New York Stories
Landmark Writing From Four Decades of New York Magazine
Edited by Steve Fishman,
John Homans and Adam Moss
Random House: 570 pp.,
Reporting in the Radical First Person From Harper's Magazine
Edited by Bill Wasik
The New Press: 322 pp., $26.95
AS PRINT journalism supposedly recedes into the mists of history, and we continue to laud the Internet as the future of just about everything, it's important to note that there is still a lot of great work being done by the denizens of the old wave. " New York Stories" and "Submersion Journalism" give the lie to the notion that old-fashioned reportage in the service of that creaky, leaky vessel called print media is obsolete.
This year marks the 40th anniversary of New York magazine, and we now have a long-overdue anthology of pieces written for the weekly. The timing is bittersweet, as New York's founder (and editor until 1977), Clay Felker, passed away only two months ago. The encomiums that poured in from the many who once wrote for Felker (including Tom Wolfe, whose tribute is included here) are a fitting testament to one of the greatest magazine editors of the postwar era.
This book as a whole, however, is an even better tribute. Just scan the table of contents and numerous seminal pieces can be found. "Radical Chic," Wolfe's 1970 evisceration of Upper East Siders throwing a Black Panther benefit; Nik Cohn's "Tribal Rites of the New Saturday Night" from 1976, which was the basis for "Saturday Night Fever"; Wolfe's "The 'Me' Decade," a 1976 story about the spiritual narcissism of the white moneyed class, whose headline became a catchphrase for an entire generation.
When Felker co-founded the magazine from the detritus of the folded New York Herald Tribune in 1967, he positioned it as a smart and insidery cultural Baedeker. He hired a bunch of upstarts who turned out to be cracker jacks -- Gail Sheehy (whom he would later marry), Mark Jacobson, Julia Baumgold, Gloria Steinem -- and set them loose on the teeming caldron that was New York City. The result was an entirely new voice in American journalism -- brash, knowing, acutely class-conscious and occasionally cynical -- that would become the default mode for subsequent feature writers.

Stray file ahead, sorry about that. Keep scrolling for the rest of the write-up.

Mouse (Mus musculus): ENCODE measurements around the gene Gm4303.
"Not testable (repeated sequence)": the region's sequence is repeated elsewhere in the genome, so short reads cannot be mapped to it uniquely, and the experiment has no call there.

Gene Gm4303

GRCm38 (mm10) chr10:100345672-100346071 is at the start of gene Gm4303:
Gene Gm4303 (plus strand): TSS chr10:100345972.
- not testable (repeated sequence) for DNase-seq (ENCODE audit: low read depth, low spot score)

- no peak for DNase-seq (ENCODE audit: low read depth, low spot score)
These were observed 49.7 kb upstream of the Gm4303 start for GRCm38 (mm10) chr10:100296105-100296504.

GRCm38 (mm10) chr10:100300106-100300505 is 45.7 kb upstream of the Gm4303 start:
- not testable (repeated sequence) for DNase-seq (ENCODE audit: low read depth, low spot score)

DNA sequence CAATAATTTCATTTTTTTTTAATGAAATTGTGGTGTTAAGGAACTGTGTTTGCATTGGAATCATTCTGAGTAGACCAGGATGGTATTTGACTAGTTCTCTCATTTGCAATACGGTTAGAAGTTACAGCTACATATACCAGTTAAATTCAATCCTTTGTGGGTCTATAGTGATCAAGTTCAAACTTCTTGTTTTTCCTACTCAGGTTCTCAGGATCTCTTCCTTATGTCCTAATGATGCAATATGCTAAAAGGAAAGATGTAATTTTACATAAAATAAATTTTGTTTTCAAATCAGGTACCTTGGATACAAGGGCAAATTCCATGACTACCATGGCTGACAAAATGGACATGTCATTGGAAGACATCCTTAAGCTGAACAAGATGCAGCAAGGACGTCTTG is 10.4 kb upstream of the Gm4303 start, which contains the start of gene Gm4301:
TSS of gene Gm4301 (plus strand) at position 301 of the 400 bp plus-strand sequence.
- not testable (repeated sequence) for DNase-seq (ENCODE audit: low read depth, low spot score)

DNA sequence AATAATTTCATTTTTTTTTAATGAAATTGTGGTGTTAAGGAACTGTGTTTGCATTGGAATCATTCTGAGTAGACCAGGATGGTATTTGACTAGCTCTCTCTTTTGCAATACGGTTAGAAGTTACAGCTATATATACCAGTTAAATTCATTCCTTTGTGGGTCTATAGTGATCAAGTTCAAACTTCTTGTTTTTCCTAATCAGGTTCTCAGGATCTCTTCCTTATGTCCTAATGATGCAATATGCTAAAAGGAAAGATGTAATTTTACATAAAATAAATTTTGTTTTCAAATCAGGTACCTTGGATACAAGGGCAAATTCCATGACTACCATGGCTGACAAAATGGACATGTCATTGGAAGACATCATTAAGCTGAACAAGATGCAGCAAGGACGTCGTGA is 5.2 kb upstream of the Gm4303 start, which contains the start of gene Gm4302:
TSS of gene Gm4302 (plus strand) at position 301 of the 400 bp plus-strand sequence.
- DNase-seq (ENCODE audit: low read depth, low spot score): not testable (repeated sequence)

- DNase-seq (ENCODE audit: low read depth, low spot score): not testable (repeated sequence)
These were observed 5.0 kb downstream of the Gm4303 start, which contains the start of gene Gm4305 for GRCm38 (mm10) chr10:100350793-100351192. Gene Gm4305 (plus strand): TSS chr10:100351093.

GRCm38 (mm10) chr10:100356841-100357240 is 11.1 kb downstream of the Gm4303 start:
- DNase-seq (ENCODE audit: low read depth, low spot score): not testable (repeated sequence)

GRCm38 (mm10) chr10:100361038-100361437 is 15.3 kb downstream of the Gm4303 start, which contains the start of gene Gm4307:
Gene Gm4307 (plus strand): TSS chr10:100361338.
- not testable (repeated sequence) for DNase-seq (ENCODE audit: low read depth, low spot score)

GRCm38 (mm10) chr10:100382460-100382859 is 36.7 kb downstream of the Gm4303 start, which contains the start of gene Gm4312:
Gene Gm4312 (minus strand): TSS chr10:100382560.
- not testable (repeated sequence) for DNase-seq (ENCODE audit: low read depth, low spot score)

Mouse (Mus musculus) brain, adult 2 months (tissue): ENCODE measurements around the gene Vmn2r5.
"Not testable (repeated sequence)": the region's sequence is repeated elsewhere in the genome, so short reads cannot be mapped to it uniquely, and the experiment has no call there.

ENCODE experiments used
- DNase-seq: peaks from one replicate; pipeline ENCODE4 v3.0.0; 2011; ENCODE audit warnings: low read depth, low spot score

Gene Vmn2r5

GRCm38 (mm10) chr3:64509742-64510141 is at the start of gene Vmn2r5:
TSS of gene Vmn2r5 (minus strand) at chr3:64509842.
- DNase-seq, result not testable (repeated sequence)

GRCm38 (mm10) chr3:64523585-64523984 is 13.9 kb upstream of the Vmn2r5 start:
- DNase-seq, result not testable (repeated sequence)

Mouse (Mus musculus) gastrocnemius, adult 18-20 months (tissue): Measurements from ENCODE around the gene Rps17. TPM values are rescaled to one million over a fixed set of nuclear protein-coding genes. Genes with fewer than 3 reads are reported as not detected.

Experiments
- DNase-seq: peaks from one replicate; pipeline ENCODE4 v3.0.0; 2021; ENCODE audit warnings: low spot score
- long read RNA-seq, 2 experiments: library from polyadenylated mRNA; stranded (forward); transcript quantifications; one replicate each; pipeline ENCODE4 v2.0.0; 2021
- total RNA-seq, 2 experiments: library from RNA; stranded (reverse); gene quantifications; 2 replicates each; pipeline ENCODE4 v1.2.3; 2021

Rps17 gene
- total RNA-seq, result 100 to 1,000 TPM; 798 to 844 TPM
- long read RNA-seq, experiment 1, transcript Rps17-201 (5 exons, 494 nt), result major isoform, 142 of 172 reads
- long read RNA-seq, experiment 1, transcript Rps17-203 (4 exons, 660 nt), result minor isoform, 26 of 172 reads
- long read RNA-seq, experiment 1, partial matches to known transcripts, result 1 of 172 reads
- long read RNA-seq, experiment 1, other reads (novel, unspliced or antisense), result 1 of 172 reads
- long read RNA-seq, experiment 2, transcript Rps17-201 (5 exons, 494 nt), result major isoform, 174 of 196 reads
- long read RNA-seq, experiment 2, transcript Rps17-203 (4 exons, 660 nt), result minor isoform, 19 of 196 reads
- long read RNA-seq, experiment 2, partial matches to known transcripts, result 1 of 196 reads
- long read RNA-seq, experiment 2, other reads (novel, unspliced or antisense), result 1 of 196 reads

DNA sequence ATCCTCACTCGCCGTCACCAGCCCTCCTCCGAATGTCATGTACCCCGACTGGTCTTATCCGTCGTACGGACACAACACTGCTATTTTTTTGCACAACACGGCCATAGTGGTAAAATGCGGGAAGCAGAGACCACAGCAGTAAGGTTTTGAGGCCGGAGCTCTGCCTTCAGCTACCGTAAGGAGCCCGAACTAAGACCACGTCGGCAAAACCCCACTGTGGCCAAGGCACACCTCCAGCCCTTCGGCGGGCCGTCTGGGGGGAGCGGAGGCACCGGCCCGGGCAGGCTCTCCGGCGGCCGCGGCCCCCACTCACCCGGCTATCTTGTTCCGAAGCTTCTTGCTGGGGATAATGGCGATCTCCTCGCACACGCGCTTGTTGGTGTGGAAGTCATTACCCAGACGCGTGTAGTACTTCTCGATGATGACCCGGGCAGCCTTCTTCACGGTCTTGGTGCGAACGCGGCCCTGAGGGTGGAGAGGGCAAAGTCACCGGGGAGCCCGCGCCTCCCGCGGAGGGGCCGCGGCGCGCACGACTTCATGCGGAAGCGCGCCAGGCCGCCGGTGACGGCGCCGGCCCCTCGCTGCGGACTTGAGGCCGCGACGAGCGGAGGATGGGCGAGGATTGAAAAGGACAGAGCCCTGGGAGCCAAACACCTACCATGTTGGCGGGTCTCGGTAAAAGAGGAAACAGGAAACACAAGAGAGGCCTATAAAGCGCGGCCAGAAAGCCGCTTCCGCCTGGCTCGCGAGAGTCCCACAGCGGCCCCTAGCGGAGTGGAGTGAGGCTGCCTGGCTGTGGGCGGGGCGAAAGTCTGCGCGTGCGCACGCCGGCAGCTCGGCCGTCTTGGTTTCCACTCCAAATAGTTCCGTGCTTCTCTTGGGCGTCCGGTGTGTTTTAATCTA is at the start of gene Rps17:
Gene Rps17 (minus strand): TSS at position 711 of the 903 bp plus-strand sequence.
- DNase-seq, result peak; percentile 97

There was, indeed, lots to write about. It seems like a no-brainer now, but when New York magazine turned its gaze to, say, the life of cabbies in the city, it was entirely new. Former taxi driver Jacobson's "Night-Shifting for the Hip Fleet" from 1975, which became the basis for the sitcom "Taxi," is richly observed and empathetic: "The day liners trickle in, hand over their crumpled dollars, and talk about the great U-turns they made on 57th Street. There are about fifty people waiting to go out. Everyone is hoping for good car karma."
Class -- its benefits and discontents -- has always been a leitmotif for "New York's" writers, and it's the subject of much of the best work in this anthology. While writers such as Pete Hamill, Debbie Nathan and Jimmy Breslin give the working class a voice, New York made its name by blowing raspberries at the silly rituals of New Yorkers with too much money and lots of time to spend it.
In Nora Ephron's sly 1968 piece "Critics in the World of the Rising Souffle (Or Is It the Rising Meringue?)," she describes a genus that would come to be known as "foodie": "He has been known to debate for hours such subjects as whether nectarines are peaches or plums, and whether the vegetables that Michael Field, Julia Child and James Beard had one night at La Caravelle and said were canned were in fact canned."
Jay McInerney's 2006 piece "The Death of (the Idea of) the Upper East Side" tracks the "new luxury aesthetic" of downtown Manhattan, while John Taylor's 1988 story "Hard to Be Rich" gleefully skewers Wall Street macher John Gutfreund and his young wife, Susan, who orders "green apples of spun sugar" for Henry Kissinger's 60th birthday party, made "using a technique [the chef] learned from the glassblowers of Murano."
This is all great fun to read, even when the pieces are dead serious, making " New York Stories" a great field guide to the passing parade of American culture over the last four decades.
"Submersion Journalism," a collection of long nonfiction pieces from Harper's, contains some brilliant work, but it's a lot more sober. The tone is established in Roger D. Hodge's introduction, in which the magazine's editor claims that America in the "Naughts" has suffered from a "kind of auto-immune disorder," in which "the social and political systems normally responsible for maintaining the healthy functioning of the body politic instead turned against it with particular savagery." Whether you agree with that assessment will determine whether you will enjoy this book.